@Jane Doe: Nice to be back :) Pray elaborate on these new "no-holds-barred" expressions? ;)

@A: hahaha, you sure have a pungent, incriminating wit! but you sure will agree that almost-missing my IIM train has been among the less entertaining of my moments :)))

Ro Ro Ro a Boat said...

Dude, sexy write-up... great title..

Priya said...

Nice and funny.... I dont know, if it is just me, but this blog seems different from the earlier one's... slight change in the writing style.. very witty... loove it...

Priya Menon

Atticus said...

@Ora: Thanks for dropping by :-)

@Priya: Interesting comment- can yuo pls elaborate more? is the change good or bad? could be due to the unconscious influence of some books Ive read since my last post..thanks!

Anonymous said...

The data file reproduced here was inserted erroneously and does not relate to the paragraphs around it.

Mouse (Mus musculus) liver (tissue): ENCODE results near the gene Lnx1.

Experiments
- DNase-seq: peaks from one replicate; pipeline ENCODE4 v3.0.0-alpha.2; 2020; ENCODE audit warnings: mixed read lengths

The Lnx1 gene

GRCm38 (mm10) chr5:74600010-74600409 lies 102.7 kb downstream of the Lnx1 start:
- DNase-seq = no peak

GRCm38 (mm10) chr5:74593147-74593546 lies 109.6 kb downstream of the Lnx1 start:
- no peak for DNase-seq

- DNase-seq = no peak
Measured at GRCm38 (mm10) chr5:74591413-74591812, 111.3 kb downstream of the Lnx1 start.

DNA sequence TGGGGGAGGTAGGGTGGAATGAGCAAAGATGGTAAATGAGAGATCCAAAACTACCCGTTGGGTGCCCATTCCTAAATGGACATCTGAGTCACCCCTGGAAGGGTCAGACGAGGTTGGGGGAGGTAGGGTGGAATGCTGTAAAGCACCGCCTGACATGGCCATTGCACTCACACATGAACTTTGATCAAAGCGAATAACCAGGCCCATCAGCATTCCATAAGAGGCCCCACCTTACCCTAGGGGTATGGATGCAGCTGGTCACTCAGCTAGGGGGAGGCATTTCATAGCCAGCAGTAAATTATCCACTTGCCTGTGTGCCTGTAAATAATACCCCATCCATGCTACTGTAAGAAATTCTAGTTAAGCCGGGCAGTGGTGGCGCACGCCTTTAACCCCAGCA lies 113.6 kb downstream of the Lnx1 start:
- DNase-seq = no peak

Very humorous, lively and entertaining. I loved the part where you described the train journey - Attiya

Aditya said...

is the trliogy going to have anything specific on borivli station....
a topic i presume the author has very detailed knowledge on!

awesome blog...loved it!

Anonymous said...

Wow Sumit, you're a great guy.

- your line manager

nayan said...

Its like Proust with parathas.

Nayan Sthanakiya

Anonymous said...

I should digg your article so other folks can look at it, really helpful, I had a tough time finding the results searching on the web, thanks.

- Thomas